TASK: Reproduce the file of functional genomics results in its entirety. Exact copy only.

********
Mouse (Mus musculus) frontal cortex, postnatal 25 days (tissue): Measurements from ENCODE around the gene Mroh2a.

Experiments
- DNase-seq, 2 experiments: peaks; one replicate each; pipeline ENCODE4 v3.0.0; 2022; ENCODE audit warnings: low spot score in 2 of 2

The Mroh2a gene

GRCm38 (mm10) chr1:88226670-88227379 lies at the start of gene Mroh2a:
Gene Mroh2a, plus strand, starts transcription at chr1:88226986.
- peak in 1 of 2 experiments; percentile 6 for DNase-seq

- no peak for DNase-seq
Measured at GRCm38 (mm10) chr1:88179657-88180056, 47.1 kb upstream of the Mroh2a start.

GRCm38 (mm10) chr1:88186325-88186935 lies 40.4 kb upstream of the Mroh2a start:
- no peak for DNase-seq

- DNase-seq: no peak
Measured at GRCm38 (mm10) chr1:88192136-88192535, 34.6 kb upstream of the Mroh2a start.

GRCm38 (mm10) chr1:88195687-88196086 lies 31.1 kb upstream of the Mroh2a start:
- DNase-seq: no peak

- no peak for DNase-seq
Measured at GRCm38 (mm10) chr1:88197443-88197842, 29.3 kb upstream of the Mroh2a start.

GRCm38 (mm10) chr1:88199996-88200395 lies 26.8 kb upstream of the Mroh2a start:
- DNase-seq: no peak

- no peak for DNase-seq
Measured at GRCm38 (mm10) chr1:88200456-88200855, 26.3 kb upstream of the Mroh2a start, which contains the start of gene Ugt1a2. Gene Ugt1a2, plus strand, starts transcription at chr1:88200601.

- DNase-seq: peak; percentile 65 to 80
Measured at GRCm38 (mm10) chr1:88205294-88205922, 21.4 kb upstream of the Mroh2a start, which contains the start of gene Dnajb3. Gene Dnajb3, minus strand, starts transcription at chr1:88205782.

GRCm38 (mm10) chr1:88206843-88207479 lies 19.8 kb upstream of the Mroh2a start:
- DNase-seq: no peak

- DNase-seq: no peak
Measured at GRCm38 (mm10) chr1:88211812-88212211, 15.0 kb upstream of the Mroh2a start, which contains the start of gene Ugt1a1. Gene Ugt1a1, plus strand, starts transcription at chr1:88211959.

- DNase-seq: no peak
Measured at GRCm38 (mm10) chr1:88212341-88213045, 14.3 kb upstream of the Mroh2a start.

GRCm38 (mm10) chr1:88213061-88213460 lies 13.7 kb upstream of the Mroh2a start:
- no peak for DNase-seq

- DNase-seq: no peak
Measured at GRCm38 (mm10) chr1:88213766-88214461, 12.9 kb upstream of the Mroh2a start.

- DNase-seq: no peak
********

Mouse (Mus musculus) frontal cortex, postnatal 25 days (tissue): Measurements from ENCODE around the gene Mroh2a.

Experiments
- DNase-seq, 2 experiments: peaks; one replicate each; pipeline ENCODE4 v3.0.0; 2022; ENCODE audit warnings: low spot score in 2 of 2

The Mroh2a gene

GRCm38 (mm10) chr1:88226670-88227379 lies at the start of gene Mroh2a:
Gene Mroh2a, plus strand, starts transcription at chr1:88226986.
- peak in 1 of 2 experiments; percentile 6 for DNase-seq

- no peak for DNase-seq
Measured at GRCm38 (mm10) chr1:88179657-88180056, 47.1 kb upstream of the Mroh2a start.

GRCm38 (mm10) chr1:88186325-88186935 lies 40.4 kb upstream of the Mroh2a start:
- no peak for DNase-seq

- DNase-seq: no peak
Measured at GRCm38 (mm10) chr1:88192136-88192535, 34.6 kb upstream of the Mroh2a start.

GRCm38 (mm10) chr1:88195687-88196086 lies 31.1 kb upstream of the Mroh2a start:
- DNase-seq: no peak

- no peak for DNase-seq
Measured at GRCm38 (mm10) chr1:88197443-88197842, 29.3 kb upstream of the Mroh2a start.

GRCm38 (mm10) chr1:88199996-88200395 lies 26.8 kb upstream of the Mroh2a start:
- DNase-seq: no peak

- no peak for DNase-seq
Measured at GRCm38 (mm10) chr1:88200456-88200855, 26.3 kb upstream of the Mroh2a start, which contains the start of gene Ugt1a2. Gene Ugt1a2, plus strand, starts transcription at chr1:88200601.

- DNase-seq: peak; percentile 65 to 80
Measured at GRCm38 (mm10) chr1:88205294-88205922, 21.4 kb upstream of the Mroh2a start, which contains the start of gene Dnajb3. Gene Dnajb3, minus strand, starts transcription at chr1:88205782.

GRCm38 (mm10) chr1:88206843-88207479 lies 19.8 kb upstream of the Mroh2a start:
- DNase-seq: no peak

- DNase-seq: no peak
Measured at GRCm38 (mm10) chr1:88211812-88212211, 15.0 kb upstream of the Mroh2a start, which contains the start of gene Ugt1a1. Gene Ugt1a1, plus strand, starts transcription at chr1:88211959.

- DNase-seq: no peak
Measured at GRCm38 (mm10) chr1:88212341-88213045, 14.3 kb upstream of the Mroh2a start.

GRCm38 (mm10) chr1:88213061-88213460 lies 13.7 kb upstream of the Mroh2a start:
- no peak for DNase-seq

- DNase-seq: no peak
Measured at GRCm38 (mm10) chr1:88213766-88214461, 12.9 kb upstream of the Mroh2a start.

- DNase-seq: no peak